Northern Ireland

Fermanagh: Northern Ireland's lakeland county

devenish island round tower
Image caption The round tower on Devenish Island

County Fermanagh is one of the six counties of Northern Ireland and lies on the border with the Republic of Ireland.

The landscape is an intricate patchwork quilt of woodland, forest, parkland and wetland, with 30% covered with lakes and waterways.

Normally considered the wettest county, Knockarevan in Fermanagh recorded the highest temperature in Northern Ireland of 30.8 °C in 1976.

The name of the county translates from Irish as men of the monks, with numerous monastic settlements on the islands of Lough Erne in the middle ages.

Devenish Island contains one of the finest examples, with a spectacular round tower.

However, its isolated location did not spare it from being raided by Vikings.

The Annals of Ulster were written in Fermanagh and are regarded as the most important source for the early history of Ireland, covering the arrival of St Patrick in the 5th Century to 16th Century.

The Maguires were the dominant clan in the area and Hugh Maguire was the first of the Irish chieftains to rise against the rule of Queen Elizabeth I.

After their defeat the lands of the chieftains were seized and many areas were colonised with people who the Crown thought would remain loyal, a process known as the Plantation of Ulster.

In 2001 the religious breakdown of the county was 57% Catholic and 41% Protestant with a population of just over 57,000 people.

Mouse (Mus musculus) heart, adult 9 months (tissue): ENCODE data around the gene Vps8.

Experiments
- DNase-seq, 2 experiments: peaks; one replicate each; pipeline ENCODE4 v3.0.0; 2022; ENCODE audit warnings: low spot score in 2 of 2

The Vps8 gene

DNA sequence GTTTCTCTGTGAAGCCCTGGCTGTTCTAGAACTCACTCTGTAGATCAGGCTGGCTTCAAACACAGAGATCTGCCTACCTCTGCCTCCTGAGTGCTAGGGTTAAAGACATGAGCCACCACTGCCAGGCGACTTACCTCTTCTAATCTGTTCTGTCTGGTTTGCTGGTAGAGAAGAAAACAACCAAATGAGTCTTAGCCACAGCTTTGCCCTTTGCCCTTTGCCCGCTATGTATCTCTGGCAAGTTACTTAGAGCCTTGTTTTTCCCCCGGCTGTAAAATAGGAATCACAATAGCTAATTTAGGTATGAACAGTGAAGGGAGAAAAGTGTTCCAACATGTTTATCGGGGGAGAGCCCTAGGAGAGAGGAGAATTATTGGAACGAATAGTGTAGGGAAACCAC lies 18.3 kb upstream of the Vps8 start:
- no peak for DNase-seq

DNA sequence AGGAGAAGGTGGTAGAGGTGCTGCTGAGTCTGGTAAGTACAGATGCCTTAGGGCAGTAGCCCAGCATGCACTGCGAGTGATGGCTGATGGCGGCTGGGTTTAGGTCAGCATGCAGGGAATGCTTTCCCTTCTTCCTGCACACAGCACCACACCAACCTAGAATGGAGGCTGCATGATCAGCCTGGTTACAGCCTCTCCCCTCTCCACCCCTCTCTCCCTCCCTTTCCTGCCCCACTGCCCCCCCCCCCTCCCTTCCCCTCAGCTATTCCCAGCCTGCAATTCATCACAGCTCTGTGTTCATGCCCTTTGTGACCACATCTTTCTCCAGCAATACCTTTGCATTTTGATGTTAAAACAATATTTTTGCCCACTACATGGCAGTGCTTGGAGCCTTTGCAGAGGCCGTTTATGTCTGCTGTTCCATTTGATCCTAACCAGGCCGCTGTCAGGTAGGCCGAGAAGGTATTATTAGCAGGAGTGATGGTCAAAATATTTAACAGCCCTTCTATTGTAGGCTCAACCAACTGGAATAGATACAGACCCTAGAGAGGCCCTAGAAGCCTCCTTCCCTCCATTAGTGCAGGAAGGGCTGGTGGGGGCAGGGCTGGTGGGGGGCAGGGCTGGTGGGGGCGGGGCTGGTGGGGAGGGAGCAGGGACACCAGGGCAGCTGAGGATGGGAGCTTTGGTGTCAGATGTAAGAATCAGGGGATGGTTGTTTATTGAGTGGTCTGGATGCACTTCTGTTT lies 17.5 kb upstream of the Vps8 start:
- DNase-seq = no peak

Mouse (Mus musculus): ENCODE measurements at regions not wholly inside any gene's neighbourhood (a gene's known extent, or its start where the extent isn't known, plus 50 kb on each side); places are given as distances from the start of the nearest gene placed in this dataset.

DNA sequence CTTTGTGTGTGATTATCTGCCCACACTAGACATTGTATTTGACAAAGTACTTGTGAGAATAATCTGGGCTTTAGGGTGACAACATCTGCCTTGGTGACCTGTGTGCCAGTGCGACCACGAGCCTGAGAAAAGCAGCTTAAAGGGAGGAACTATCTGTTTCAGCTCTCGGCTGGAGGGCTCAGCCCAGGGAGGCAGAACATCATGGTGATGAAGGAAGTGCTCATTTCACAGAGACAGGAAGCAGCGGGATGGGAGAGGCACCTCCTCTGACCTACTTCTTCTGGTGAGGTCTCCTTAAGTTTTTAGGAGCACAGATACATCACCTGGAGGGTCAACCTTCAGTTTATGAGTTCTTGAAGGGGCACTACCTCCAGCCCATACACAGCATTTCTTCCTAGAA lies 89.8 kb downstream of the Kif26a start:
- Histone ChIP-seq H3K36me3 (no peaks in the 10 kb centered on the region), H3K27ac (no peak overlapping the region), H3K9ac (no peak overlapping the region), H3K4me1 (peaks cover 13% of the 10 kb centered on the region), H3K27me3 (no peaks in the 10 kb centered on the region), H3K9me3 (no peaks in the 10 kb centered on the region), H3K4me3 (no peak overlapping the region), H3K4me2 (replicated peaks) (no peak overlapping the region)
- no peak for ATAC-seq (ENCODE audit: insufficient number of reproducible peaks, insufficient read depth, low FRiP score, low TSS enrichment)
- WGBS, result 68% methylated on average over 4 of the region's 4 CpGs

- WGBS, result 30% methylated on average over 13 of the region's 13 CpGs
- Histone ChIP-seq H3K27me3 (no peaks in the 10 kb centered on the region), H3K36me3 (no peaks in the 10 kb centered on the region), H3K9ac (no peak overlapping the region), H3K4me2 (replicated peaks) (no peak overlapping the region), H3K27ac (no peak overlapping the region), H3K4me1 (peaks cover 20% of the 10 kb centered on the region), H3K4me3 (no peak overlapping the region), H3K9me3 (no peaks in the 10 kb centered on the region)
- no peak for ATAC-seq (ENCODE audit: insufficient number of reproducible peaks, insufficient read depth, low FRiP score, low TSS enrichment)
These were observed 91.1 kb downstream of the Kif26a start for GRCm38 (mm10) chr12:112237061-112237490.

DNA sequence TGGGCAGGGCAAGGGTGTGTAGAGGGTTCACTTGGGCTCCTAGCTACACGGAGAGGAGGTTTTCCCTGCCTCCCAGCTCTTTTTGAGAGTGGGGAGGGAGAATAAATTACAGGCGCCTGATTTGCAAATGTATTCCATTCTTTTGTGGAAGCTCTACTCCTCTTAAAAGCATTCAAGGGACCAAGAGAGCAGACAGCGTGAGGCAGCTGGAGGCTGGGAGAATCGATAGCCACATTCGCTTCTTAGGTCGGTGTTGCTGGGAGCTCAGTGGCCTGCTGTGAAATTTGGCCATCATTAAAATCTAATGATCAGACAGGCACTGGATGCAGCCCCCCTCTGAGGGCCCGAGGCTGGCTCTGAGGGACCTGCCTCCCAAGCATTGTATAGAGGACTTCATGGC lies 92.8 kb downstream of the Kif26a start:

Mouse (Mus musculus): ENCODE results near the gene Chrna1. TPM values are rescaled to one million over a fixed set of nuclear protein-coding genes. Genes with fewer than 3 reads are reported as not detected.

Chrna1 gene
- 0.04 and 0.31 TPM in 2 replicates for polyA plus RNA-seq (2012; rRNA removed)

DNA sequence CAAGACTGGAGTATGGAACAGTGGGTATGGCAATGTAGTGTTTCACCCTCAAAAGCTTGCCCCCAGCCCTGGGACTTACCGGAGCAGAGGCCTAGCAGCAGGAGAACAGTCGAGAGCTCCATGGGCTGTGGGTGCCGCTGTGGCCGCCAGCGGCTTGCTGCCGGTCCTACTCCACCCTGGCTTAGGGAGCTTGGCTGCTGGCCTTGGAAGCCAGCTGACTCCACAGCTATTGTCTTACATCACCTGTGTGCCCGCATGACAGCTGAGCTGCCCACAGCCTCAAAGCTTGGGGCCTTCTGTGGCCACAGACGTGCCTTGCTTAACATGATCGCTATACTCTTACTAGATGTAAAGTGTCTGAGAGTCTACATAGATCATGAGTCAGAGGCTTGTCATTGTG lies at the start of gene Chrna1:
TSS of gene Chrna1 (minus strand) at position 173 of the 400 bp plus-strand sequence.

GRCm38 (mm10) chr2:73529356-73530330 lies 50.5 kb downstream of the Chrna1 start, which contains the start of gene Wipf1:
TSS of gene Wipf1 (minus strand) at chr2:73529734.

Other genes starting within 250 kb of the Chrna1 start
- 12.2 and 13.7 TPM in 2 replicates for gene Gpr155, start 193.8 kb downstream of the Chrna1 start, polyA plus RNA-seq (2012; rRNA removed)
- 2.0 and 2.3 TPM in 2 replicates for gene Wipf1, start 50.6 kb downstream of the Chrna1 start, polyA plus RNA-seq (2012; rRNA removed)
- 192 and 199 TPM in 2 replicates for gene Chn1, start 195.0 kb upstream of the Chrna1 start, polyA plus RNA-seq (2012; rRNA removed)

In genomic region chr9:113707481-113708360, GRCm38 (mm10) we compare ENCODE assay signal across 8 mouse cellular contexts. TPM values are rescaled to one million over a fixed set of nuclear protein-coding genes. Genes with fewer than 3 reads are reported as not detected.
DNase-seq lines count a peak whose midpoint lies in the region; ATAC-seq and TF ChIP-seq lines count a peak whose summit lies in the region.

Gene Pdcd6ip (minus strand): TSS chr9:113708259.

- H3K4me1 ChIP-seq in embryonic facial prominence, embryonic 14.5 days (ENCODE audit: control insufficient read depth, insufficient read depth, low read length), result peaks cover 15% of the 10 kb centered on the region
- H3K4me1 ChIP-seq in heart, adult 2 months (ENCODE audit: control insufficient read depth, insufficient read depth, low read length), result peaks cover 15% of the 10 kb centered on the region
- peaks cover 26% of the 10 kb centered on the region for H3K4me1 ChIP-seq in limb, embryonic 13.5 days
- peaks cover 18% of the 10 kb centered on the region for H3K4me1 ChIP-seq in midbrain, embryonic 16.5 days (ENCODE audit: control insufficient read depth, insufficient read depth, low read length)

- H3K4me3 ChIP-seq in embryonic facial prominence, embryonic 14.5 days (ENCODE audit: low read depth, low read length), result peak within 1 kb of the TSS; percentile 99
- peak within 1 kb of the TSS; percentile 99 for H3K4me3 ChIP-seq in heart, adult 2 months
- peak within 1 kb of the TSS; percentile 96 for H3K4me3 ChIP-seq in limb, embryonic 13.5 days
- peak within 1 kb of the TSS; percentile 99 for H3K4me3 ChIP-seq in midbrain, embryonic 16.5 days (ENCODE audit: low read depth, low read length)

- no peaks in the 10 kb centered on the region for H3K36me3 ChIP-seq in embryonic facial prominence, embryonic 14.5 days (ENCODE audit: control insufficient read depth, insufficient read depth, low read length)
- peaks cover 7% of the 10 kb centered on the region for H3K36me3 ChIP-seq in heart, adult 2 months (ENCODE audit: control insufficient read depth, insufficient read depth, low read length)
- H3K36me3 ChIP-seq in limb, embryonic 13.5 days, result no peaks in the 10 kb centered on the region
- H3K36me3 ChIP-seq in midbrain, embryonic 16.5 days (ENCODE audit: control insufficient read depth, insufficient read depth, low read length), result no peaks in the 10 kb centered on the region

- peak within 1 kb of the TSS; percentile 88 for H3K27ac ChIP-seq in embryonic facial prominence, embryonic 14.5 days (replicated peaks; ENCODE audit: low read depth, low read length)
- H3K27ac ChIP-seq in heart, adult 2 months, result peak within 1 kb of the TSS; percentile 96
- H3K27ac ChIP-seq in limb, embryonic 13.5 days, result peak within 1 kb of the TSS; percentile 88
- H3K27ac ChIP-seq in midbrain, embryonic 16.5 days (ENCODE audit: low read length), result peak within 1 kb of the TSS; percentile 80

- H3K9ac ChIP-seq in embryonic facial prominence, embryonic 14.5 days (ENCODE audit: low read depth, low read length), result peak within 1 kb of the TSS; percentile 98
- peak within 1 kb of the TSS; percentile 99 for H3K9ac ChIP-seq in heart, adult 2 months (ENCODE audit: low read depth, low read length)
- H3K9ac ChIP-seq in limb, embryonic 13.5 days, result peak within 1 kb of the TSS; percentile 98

The Royal Inniskilling Fusiliers was a regiment raised in the county, and surrounding areas, which formed part of the British Army from the 19th Century until it was amalgamated with the Royal Irish Rangers in 1968.

During the Second World War, Lough Erne was used as a base for Catalina flying boats to help protect Atlantic convoys. A secret deal with the Irish Republic allowed the planes to fly through Irish airspace.

Part of the Fermangh and South Tyrone constituency, it traditionally has the highest electoral turnout in Northern Ireland and while now a Sinn Fein held seat, it had an Ulster Unionist MP for nearly 18 years.

Image caption A two-headed stone on Boa Island

It also returned the IRA hunger Striker Bobby sands as an MP in 1981, one of the most important by-elections in Northern Ireland's history. He died in the hospital of the Maze prison twenty six days after being elected.

The largest town in the county is Enniskillen. Eleven people were killed and more than 60 injured when an IRA bomb exploded in a hall close to the town's war memorial on 8 November 1987. A 12th person died after 13 years in a coma.

The wit and playwright Oscar Wilde spent seven years at Portora Royal School in the county. Locals have claimed Wilde drew his inspiration for his fairy tale The Happy Prince from Cole's monument which stands nearby.

He won the school prize for the top classics student in each of his last two years, as well as second prize in drawing during his final year.

Other notable people with a link to the county include Samuel Beckett, also educated at Portora as was the singer Neil Hannon from The Divine Comedy and the actor Adrian Dunbar.

The county has occasionally loomed into the mind of statesmen.

Speaking after the end of the First World War, and with the partition of Ireland looming, Winston Churchill summed up the situation with these words: "The whole map of Europe has been changed ... but as the deluge subsides and the waters fall short we see the dreary steeples of Fermanagh and Tyrone emerging once again."

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